A skeptic might ask: well, what about bigger dromaesauridae? Surely they wouldn't have feathers like this? Cue the discovery of Dakotaraptor steini, found in a 66 million year old formation in the widely famous dinosaur fossil-site Hell Creek.  AT 5.5 meters (18 feet), it was one of the largest and latest dromaesaurs known. We know that on the ulna bone of their lower arms, large papillae ulnares or quill knobs were present, attachment points for large pennaceous feathers. Adult Dakotaraptor would be much too heavy to fly. And yet the feathers were still present. There is a variety of possible alternative functions for its wings, including shielding of eggs, display, intimidation and keeping balance while pinning down prey with the sickle claw. This goes for the rest of the feathered dinosaurs (it does pay to remember that some small dinosaurs in the Manoraptora like Microraptor Gui could actually fly/glide between trees)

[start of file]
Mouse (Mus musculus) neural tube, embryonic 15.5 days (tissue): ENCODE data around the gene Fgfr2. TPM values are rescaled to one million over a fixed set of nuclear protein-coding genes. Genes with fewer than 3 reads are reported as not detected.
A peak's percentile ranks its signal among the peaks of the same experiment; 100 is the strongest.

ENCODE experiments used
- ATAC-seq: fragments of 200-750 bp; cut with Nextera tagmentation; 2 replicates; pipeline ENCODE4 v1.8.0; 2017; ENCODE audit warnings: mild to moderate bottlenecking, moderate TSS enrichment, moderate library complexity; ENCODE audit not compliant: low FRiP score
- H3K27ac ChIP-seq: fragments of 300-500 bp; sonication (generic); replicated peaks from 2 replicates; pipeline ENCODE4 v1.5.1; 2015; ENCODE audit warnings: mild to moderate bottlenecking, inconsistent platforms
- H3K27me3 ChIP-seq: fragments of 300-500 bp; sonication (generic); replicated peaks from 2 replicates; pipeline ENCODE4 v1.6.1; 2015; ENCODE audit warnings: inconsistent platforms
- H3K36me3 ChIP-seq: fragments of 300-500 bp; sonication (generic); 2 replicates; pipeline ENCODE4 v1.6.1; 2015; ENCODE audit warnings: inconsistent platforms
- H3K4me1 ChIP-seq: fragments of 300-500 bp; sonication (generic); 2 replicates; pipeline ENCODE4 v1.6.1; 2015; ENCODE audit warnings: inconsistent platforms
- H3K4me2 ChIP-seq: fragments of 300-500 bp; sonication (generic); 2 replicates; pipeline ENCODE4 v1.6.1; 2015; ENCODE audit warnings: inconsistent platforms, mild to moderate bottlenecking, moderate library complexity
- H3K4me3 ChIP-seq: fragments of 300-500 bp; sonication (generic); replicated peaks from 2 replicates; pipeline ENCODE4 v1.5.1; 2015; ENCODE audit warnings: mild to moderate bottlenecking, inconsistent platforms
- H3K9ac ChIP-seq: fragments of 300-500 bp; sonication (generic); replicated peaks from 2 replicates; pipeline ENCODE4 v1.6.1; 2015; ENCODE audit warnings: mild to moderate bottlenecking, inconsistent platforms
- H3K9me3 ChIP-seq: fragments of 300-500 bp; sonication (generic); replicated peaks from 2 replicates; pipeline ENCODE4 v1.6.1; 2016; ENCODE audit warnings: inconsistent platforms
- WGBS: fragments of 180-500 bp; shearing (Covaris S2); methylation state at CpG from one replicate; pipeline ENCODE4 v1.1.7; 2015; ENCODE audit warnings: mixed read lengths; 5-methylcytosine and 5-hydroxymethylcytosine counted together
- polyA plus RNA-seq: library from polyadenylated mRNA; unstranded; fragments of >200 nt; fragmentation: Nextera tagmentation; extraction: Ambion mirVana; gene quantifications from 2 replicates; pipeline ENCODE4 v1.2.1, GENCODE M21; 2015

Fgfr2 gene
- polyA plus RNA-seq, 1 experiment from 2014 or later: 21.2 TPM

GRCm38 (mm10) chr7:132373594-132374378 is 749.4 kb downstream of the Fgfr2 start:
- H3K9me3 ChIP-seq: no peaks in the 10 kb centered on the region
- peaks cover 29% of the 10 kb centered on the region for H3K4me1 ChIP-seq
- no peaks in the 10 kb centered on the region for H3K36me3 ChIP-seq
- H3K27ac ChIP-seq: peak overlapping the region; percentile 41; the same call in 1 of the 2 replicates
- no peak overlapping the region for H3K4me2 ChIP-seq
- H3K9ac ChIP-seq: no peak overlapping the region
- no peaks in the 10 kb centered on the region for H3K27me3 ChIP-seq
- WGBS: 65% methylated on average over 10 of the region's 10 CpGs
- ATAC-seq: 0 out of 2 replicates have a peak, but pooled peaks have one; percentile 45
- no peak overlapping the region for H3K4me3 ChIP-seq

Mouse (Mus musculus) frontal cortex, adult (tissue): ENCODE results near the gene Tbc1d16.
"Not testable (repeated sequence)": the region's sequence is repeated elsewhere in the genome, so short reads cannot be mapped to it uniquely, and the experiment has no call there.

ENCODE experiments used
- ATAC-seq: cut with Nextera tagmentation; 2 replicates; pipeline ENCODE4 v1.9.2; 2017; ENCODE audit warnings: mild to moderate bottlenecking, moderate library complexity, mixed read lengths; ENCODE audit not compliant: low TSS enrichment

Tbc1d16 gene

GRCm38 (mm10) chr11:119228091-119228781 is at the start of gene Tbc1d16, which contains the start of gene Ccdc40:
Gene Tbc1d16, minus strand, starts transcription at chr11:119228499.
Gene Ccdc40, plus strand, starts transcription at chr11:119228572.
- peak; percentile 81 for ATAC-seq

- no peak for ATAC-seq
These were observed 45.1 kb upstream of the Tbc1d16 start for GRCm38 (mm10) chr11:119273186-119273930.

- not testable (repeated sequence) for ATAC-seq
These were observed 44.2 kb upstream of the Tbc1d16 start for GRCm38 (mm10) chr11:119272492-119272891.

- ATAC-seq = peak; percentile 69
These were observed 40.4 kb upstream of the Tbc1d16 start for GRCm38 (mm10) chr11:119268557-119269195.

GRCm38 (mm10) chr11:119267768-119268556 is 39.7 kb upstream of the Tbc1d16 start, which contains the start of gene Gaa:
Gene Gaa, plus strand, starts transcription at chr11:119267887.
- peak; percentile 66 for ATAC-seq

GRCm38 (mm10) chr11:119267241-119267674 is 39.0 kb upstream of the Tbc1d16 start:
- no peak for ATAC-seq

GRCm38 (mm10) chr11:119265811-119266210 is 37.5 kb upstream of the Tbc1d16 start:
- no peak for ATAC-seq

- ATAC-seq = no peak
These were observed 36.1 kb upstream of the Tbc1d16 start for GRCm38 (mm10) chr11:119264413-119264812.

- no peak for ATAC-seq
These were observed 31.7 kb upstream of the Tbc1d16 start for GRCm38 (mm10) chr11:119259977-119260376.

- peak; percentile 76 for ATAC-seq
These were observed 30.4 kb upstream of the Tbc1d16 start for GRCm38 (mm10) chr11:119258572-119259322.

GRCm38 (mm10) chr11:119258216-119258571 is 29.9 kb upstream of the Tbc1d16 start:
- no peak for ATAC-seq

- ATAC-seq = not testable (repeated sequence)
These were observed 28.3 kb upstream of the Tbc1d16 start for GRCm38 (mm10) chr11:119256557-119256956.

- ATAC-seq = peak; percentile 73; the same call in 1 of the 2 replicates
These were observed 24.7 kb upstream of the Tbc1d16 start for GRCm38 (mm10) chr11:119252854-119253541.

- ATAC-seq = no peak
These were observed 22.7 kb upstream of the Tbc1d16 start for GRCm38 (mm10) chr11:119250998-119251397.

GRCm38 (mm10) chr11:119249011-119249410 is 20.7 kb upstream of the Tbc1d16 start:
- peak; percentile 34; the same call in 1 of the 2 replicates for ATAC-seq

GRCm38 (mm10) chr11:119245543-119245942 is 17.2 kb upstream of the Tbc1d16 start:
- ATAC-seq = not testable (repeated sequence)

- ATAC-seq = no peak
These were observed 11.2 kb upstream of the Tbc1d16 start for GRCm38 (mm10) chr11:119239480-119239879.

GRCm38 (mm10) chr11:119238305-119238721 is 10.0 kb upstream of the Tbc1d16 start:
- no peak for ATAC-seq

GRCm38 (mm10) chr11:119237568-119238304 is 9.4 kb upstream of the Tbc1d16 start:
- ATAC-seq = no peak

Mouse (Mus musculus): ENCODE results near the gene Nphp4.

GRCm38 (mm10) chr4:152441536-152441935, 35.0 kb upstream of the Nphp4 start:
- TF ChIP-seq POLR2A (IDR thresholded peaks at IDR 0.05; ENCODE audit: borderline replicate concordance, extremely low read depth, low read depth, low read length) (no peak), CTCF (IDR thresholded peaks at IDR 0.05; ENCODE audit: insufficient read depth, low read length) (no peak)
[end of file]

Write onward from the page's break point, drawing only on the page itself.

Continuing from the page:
So, after this lengthy detour into avian/non-avian dinosaur relations, a key question still remains: when DID the first true bird actually appear in the fossil record - one that resembles our modern idea of a bird? Well, it would probably be little Confuciusornis, of Early Cretaceous China, found in 120-125 million year old rocks of the Yixian and Jiufotang Formations, dating to the Aptian-Barremian stage roughly. We have many hundreds of fossils of these small creatures, suggesting that they were very wide-spread and successful, at least for Cretaceous Asia: